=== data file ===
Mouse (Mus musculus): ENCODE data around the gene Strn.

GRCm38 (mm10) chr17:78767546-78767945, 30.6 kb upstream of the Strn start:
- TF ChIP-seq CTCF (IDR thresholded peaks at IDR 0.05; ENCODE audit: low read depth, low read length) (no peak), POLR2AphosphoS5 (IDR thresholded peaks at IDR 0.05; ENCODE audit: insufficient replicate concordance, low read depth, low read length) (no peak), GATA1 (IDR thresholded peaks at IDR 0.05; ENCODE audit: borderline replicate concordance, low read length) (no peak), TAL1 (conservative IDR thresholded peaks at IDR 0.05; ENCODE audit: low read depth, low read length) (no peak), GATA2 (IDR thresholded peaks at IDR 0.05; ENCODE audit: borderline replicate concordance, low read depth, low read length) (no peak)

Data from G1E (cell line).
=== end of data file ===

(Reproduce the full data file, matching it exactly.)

Mouse (Mus musculus): ENCODE data around the gene Strn.

GRCm38 (mm10) chr17:78767546-78767945, 30.6 kb upstream of the Strn start:
- TF ChIP-seq CTCF (IDR thresholded peaks at IDR 0.05; ENCODE audit: low read depth, low read length) (no peak), POLR2AphosphoS5 (IDR thresholded peaks at IDR 0.05; ENCODE audit: insufficient replicate concordance, low read depth, low read length) (no peak), GATA1 (IDR thresholded peaks at IDR 0.05; ENCODE audit: borderline replicate concordance, low read length) (no peak), TAL1 (conservative IDR thresholded peaks at IDR 0.05; ENCODE audit: low read depth, low read length) (no peak), GATA2 (IDR thresholded peaks at IDR 0.05; ENCODE audit: borderline replicate concordance, low read depth, low read length) (no peak)

Data from G1E (cell line).